Brian Brown, a Bloomington police officer, testified that after he arrived on the scene, he questioned defendant about the incident. Defendant told Brown that he and McMullen were boyfriend and girlfriend and they had gotten into an argument at the Jewel-Osco. Defendant denied hitting McMullen. Brown asked defendant what McMullen's name was. After staring at Brown for about a minute, defendant told Brown that her name was Ann. As Brown transported defendant in the patrol car, defendant complained that McMullen was his girlfriend and she was simply mad at him. Brown responded that if she was indeed defendant's girlfriend, he should know her name. After they arrived at the county jail, defendant told Brown that McMullen's first name was really Amber. Brown told him that he was wrong again.

Michael Lusher, a taxi driver, testified that as he sat in his taxi in the Jewel-Osco parking lot on the morning in question, he saw a man (later identified as defendant) holding a car door open, pushing and hitting a woman into the car, which was parked in the fire lane. Each time the woman attempted to get out of the car, defendant shoved her back down and "hit her a couple of more times." Lusher also heard a car horn honking and the woman yelling for help.

Defendant testified that he first met McMullen in January 1998 at his uncle's house. On that occasion, defendant sold McMullen half a gram of cocaine. Thereafter, McMullen called defendant on several occasions to arrange cocaine purchases. According to defendant, they would meet in various parking lots to complete the transactions.

On August 8, 1998, McMullen telephoned defendant and asked if he had any cocaine to sell her. Defendant told her that he did not have any, but he would call her if he got some. Around 2:30 the next morning, defendant phoned McMullen and told her to meet him at the Jewel-Osco store in 15 minutes if she wanted to buy some cocaine. Defendant then rode to the Jewel-Osco with his uncle. After waiting for about 10 minutes, defendant went inside the store to phone a taxi cab. He came back outside and sat in the car with his uncle for another 15 minutes before going inside the store to again phone the taxi company. As defendant left the Jewel-Osco, he saw McMullen drive up. She started to get out of her car, and defendant told her to get back in. He then got in the passenger's seat. McMullen told him that she only wanted to purchase a half gram of cocaine, but defendant had the cocaine cut into larger portions. He told her he would sell her a larger portion at a reduced rate of $150. She then went into the store for about a minute. During that time, defendant moved into the driver's seat. When McMullen came back out, she got in the passenger's seat. He gave her the cocaine, and she gave him $85. Defendant demanded the rest of the money, and she said she would pay him the next day. He returned the $85 and a struggle ensued over the cocaine. According to defendant, he was trying to grab her hand when the taxi driver came into the parking lot. McMullen was yelling, and defendant was cursing at her. Defendant blew the car horn to alert the taxi driver that it was defendant who wanted the cab.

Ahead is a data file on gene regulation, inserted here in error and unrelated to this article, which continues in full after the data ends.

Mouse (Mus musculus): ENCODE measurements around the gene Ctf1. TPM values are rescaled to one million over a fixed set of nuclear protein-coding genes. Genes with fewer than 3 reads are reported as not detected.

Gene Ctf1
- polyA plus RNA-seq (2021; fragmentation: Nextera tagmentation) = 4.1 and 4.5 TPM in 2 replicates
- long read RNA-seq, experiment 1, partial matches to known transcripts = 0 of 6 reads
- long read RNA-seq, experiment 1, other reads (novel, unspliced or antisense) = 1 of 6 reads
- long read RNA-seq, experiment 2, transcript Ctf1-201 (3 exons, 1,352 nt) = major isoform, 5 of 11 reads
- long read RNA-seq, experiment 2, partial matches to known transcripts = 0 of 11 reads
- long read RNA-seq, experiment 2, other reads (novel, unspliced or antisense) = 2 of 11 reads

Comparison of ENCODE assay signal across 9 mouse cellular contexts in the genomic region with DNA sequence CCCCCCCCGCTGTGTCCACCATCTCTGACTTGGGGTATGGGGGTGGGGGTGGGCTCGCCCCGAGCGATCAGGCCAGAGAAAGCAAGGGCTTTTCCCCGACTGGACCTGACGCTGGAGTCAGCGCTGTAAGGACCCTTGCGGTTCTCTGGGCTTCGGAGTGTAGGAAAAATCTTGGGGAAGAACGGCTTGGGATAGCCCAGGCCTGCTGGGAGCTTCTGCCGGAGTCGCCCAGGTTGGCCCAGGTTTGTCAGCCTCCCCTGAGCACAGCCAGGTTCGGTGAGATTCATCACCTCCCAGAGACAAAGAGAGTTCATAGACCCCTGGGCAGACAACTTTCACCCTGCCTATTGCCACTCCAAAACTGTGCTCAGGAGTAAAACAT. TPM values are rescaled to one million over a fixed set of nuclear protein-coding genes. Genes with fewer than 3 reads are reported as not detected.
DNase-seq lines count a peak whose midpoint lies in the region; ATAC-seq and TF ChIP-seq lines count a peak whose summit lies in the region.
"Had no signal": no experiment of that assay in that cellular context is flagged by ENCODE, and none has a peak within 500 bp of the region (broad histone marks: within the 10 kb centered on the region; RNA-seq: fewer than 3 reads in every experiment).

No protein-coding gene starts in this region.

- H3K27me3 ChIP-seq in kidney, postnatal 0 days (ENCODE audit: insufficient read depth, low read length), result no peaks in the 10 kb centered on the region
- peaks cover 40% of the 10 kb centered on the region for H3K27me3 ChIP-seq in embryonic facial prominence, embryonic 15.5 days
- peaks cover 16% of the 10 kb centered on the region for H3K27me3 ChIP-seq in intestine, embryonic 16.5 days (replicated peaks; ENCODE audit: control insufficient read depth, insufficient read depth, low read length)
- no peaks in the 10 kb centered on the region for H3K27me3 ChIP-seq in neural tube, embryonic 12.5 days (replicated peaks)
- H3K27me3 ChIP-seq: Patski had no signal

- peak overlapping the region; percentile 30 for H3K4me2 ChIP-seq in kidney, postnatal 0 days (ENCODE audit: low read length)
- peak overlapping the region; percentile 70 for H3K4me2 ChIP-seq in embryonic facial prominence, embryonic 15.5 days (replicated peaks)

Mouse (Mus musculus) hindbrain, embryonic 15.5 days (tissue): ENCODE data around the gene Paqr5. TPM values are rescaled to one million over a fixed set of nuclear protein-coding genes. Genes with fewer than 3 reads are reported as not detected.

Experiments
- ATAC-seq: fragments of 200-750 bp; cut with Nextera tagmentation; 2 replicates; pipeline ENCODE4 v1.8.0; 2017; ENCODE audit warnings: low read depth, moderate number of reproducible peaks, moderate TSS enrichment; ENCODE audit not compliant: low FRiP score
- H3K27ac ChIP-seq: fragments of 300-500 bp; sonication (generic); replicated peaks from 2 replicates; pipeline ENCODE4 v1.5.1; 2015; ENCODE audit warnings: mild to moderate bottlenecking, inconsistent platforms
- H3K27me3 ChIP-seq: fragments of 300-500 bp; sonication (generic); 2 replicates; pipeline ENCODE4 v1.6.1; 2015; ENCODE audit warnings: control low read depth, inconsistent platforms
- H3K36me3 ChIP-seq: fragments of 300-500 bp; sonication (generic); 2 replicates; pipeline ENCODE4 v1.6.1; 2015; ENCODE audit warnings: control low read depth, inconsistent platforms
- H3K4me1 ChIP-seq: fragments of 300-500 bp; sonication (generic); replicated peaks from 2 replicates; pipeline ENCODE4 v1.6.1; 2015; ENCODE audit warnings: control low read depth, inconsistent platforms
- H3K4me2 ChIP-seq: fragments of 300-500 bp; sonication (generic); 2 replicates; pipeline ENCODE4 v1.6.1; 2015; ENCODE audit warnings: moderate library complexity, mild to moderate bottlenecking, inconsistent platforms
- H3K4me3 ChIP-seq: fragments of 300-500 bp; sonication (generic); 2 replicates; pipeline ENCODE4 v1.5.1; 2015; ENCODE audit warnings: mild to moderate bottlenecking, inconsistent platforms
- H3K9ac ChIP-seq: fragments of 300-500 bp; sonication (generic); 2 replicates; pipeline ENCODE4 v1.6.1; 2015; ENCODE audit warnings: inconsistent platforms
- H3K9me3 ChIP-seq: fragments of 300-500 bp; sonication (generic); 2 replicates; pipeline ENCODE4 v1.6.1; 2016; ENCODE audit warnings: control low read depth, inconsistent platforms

Defendant told McMullen that he thought the taxi driver had called police, and they decided to tell the police that they were boyfriend and girlfriend and were just having an argument. As part of the story, defendant would call McMullen Ashley and she would call him Dee. McMullen got in the driver's seat, and they drove away from the Jewel-Osco. After she swerved and stopped in front of the patrol car, defendant told the officers their agreed-upon story.

During his direct testimony, defendant also testified that he had been convicted of two felony offenses in 1989 as well as two felony offenses in 1993.

A Jewel-Osco employee testified that on the morning in question, defendant twice came into the ...